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Archive for the ‘Travel’ Category

I’ve spent this afternoon getting physiotherapy on my arm, and reading a most wonderful book. The story of an Afghani refugee and his family, After the Tampa, by Abbas Nazari, is taking me on a rollercoaster ride of emotions. Pleasure at reading of a happy childhood, but anger at yet another previously unknown (to me at least) story of religious and racial persecution that plays out all over the world, all the damn time. Followed by a nervous flight from Afghanisatan, Pakistan, and Indonesia. His story then reaches the global stage, as his boat founders in the seas south of Java, and the freighter Tampa picks up 450 refugees, bound for Christmas Island, the gateway to Australia. I remember well the notorious events of those early days when the Tampa was not permitted to dock in Christmas Island, when the Australian government claimed refugees (later disproved) were throwing their children overboard in an attempt to be allowed to enter, and the beginnings of the offshore processing of refugees (which Boris Johnson’s government recently attempted to mimic). The shameful actions and immoral flouting of international law by the Australian government at the time infuriated me, knowing that it would take more than 20 years for much, if any, change to be seen.

But there was pride in New Zealand taking most of the refugees, at the support provided to them by the government and community, and awe at the resilience and enthusiasm of their adoption of their new land. There are laugh out loud moments, including one involving Vegemite and a spelling bee, and later weet-bix and law school. Amidst the normal family tales, there is plenty of joy, pride in their achievements, a Christchurch earthquake and a massacre, and so much emotion I’ve used dozens of tissues, and I haven’t even finished yet. It was nice to find that I share common ground with Abbas – namely, summer work picking berries, and a history and political science degree from the same university.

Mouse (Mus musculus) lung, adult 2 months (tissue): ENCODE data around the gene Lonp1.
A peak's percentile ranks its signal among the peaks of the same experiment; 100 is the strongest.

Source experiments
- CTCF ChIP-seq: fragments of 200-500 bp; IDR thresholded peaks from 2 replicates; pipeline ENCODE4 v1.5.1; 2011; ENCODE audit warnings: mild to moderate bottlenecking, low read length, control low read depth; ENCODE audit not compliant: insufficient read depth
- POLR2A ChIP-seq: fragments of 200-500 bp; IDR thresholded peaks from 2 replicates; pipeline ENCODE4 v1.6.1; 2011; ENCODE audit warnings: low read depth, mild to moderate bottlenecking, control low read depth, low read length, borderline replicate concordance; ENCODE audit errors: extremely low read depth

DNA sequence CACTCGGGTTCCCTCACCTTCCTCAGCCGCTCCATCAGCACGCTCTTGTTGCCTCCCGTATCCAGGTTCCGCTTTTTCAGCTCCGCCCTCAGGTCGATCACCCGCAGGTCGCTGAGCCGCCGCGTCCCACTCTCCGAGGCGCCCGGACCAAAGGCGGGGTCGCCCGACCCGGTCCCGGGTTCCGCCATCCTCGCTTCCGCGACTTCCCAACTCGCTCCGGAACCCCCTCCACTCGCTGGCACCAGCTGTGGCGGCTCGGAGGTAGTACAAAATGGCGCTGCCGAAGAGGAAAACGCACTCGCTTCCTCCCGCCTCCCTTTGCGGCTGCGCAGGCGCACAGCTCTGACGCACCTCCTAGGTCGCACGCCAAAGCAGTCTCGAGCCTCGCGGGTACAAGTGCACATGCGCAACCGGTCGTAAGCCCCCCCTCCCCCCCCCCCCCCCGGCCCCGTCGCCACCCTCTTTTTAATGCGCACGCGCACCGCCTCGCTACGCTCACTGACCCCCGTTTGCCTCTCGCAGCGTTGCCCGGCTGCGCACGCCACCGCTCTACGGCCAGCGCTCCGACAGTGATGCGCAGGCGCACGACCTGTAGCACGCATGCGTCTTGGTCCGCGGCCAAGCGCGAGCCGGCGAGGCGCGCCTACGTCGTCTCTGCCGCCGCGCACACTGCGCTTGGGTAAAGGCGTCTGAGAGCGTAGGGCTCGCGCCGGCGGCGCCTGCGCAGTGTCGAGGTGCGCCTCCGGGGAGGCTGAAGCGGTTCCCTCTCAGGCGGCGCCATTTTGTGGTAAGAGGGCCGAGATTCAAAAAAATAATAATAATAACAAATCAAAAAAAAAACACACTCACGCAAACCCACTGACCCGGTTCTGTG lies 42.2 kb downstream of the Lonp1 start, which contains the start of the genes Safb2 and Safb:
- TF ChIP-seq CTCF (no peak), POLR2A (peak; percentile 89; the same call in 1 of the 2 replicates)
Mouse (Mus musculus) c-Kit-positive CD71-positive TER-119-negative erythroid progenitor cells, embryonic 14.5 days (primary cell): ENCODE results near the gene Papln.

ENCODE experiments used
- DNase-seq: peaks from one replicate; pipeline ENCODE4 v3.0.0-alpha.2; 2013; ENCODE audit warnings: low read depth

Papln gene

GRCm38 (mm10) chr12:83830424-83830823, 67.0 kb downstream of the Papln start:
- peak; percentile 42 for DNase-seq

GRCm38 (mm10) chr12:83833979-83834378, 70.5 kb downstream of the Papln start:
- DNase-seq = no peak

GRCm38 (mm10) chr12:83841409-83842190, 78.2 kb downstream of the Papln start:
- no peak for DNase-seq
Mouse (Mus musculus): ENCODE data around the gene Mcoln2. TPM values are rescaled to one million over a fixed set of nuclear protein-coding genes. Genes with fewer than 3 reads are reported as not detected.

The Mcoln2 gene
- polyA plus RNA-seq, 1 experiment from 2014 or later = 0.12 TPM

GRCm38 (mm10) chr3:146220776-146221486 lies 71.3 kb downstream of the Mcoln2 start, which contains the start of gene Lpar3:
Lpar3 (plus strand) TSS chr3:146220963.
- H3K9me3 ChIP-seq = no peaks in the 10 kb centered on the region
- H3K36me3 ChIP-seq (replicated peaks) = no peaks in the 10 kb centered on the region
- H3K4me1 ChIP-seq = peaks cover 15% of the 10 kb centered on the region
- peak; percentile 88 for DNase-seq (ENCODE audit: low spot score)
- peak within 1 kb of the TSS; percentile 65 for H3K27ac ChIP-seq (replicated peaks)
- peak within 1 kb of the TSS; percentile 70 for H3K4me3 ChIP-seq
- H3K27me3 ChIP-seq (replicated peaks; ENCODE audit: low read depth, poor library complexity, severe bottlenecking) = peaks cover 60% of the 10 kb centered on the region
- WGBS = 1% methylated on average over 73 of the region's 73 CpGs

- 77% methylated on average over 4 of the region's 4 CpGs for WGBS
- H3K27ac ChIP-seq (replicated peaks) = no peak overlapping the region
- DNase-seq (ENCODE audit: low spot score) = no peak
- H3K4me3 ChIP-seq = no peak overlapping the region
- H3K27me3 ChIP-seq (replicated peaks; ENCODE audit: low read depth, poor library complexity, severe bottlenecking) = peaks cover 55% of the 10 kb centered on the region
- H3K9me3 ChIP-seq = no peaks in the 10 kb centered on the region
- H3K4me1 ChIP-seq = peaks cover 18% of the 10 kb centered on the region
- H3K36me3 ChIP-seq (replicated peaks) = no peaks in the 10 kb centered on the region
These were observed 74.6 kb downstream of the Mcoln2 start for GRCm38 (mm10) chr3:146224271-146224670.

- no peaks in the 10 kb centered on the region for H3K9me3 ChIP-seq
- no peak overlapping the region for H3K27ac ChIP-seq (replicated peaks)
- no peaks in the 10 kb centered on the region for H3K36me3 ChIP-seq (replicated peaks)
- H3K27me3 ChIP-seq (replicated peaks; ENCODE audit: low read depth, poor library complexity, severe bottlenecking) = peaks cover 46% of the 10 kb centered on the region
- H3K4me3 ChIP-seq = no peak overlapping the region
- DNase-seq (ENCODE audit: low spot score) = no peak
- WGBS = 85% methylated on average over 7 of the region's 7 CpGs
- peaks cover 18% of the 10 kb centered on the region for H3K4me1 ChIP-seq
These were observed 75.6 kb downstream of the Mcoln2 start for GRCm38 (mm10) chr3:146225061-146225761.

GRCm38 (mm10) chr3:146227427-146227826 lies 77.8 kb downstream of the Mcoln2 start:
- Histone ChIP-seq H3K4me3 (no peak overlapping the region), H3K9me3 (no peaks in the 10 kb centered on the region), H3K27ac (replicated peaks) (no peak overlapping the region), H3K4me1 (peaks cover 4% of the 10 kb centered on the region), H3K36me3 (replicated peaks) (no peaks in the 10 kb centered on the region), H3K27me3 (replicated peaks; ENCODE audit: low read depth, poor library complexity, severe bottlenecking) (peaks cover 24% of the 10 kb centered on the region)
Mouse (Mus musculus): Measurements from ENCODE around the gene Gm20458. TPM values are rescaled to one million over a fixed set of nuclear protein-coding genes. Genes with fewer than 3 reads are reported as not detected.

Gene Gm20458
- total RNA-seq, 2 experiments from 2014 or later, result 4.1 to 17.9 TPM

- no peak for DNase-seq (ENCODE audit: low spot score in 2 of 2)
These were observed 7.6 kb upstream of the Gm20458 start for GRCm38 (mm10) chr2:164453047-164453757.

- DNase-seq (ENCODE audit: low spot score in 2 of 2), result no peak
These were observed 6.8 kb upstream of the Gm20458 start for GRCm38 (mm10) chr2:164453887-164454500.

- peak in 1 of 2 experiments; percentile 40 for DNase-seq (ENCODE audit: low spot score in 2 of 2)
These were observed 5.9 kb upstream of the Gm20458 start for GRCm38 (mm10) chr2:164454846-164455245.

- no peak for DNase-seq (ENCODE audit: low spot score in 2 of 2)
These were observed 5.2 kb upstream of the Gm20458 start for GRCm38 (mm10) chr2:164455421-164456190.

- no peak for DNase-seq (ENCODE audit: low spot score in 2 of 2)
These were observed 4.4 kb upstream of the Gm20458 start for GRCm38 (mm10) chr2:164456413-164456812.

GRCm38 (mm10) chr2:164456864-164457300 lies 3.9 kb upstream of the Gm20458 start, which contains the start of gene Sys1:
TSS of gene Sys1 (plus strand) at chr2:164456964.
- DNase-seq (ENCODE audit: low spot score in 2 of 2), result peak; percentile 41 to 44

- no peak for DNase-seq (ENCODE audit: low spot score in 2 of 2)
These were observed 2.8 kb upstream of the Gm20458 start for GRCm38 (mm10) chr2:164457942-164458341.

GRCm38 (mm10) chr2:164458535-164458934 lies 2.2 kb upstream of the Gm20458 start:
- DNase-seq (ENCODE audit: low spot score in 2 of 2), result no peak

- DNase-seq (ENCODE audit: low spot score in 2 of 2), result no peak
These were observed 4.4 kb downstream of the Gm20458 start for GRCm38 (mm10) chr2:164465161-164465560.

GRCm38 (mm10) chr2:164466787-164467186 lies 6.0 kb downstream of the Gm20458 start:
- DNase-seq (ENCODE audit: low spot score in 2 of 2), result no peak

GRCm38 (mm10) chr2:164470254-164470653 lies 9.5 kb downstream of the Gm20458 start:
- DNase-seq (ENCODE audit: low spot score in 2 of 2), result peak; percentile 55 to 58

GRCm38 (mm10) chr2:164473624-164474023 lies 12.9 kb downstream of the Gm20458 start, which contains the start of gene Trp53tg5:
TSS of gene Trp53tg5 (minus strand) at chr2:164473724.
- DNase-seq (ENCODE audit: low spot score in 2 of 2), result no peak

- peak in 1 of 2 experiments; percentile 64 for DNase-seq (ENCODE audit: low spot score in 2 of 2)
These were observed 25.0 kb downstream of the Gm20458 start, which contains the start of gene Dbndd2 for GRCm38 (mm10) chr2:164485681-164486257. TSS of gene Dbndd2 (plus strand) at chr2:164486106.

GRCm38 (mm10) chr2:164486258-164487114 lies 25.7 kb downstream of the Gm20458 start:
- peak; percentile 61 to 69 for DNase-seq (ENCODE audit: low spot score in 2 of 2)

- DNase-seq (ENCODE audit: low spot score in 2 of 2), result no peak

I have some familiarity with the plight of refugees from my years in Thailand. I wrote about it in some detail here. I can never understand those who so easily dismiss the plight of refugees, when it is only a matter of luck, and maybe time, that it is them, not us. I’ve heard the stories of refugees, of their courage, and the unimaginable steps they have had to take to survive. It’s worth being reminded of this, in this world that increasingly seems to focus only on our own tribes, that love and strength and community are important wherever you find them. It poses a question, that is answered too, I think. What is home?

Every so often there’s a story* we should all hear, a story that educates and uplifts and inspires. This is one of them.

* If you’re not into books or can’t access it, then try the author’s Tedx talk.

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The doorbell rang and there was a knock on the door about 8 am this morning. I confess I was still in bed, though I was awake and checking on the morning news. It’s true! It was a photobook I recently completed and ordered. It’s the first book I’ve ever done with photos of New Zealand, as all my others have been around overseas trips. But over the last five years, we have taken longer trips around the South Island, especially last year’s pandemic trip that was taken instead of travelling internationally. Last year in particular, we decided to take a trip as if we were overseas, and we organised it accordingly. And so I decided it might be time to document our travels, and use the photographs that are just as stunning as anything we’ve taken overseas.

It looks beautiful, as beautiful as any coffee table book from a professional photographer, which is what I was aiming at. Okay, I might be biased, but (I think) you can check it out here.

In recent years, since I really started to enjoy my photography, I look closely at my environment, at the things around us, and at the light. I often wish I had my camera with me, and take snaps in my head. I realised this morning that I used to do this before, but in the early years of my blogs, I would try to describe what I had seen, and what I had heard and smelled and felt. I’m not sure when I stopped doing that as much. I suspect it might have been when I was in Italy. As some of you know, I wrote a trip blog at the time. My intention was to describe the little things I saw, and the feelings and sights and sounds. But no sooner than I had put up a few posts than I was inundated with requests for visuals. I caved, and I wish I hadn’t. It put so much pressure on me to take photographs, and then to find and edit the perfect photos for each post, that I lost the joy in the writing. The photos too, often excused me from describing where I was in any detail. Yet I love the photography, and I love the photos of my travels, as much as I love writing a post without a picture that explains where I am and what it feels like to be there.